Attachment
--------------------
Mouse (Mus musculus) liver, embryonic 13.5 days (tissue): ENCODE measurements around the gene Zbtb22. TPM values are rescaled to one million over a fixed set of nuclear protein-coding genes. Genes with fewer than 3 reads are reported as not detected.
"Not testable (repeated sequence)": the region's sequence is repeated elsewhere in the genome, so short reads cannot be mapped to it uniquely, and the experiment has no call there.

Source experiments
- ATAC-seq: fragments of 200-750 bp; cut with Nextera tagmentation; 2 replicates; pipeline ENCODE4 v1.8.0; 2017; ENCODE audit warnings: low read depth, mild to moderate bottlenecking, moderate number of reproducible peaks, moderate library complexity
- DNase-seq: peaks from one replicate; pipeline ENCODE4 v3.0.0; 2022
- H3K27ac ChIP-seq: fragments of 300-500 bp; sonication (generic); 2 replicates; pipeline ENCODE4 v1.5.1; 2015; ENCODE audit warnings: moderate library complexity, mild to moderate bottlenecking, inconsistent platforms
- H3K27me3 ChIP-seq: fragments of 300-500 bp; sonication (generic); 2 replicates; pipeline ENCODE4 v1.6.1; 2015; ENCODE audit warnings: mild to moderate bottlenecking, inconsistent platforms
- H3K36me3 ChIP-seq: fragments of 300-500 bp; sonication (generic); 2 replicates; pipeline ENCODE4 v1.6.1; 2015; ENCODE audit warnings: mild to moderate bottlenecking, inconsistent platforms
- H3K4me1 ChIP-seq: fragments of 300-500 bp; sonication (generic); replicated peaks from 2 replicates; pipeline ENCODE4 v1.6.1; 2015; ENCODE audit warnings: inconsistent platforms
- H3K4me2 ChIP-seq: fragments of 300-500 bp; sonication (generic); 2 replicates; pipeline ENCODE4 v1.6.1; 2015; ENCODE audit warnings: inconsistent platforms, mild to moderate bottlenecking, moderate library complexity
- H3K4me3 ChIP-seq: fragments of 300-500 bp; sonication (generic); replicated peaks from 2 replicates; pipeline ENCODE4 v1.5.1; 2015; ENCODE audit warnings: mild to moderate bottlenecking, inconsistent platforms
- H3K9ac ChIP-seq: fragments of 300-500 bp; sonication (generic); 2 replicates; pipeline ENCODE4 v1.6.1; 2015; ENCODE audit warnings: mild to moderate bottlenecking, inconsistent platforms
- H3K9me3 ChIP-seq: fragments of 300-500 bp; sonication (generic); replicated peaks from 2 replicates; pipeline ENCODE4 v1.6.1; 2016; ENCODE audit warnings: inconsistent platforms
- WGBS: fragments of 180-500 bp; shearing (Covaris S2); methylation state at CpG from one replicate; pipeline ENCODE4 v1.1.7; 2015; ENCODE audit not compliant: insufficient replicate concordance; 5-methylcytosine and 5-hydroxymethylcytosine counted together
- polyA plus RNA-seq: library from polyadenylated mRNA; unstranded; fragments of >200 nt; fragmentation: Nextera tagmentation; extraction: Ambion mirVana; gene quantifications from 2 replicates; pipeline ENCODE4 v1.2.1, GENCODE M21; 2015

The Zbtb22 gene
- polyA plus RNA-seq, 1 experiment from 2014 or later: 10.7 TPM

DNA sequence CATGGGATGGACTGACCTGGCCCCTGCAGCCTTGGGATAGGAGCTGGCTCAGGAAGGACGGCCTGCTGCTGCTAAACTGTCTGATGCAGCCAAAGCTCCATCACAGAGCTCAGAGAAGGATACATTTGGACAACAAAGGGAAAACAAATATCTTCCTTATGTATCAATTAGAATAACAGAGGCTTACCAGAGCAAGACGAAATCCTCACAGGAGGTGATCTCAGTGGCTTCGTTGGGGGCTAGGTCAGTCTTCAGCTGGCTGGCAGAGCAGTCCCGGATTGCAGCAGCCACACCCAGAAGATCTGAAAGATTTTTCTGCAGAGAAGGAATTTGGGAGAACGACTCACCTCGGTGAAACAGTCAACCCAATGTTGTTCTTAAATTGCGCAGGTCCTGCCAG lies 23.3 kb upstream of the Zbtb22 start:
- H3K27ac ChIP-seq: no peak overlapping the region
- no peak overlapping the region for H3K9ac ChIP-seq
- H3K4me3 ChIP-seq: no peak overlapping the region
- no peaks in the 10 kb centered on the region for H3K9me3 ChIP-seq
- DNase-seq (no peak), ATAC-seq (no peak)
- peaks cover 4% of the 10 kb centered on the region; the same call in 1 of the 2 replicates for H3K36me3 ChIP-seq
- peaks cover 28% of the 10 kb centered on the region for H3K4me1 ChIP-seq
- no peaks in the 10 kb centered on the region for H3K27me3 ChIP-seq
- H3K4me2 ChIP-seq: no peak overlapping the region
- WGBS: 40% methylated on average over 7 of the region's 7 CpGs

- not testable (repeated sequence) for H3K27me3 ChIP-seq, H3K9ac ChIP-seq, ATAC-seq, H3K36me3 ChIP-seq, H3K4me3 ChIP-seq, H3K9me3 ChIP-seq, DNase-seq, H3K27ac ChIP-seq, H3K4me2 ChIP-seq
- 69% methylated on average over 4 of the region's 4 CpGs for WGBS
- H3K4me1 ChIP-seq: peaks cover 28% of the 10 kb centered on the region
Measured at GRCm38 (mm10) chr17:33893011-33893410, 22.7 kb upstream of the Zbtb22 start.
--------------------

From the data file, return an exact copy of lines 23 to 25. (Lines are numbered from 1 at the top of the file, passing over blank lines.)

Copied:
- DNase-seq (no peak), ATAC-seq (no peak)
- peaks cover 4% of the 10 kb centered on the region; the same call in 1 of the 2 replicates for H3K36me3 ChIP-seq
- peaks cover 28% of the 10 kb centered on the region for H3K4me1 ChIP-seq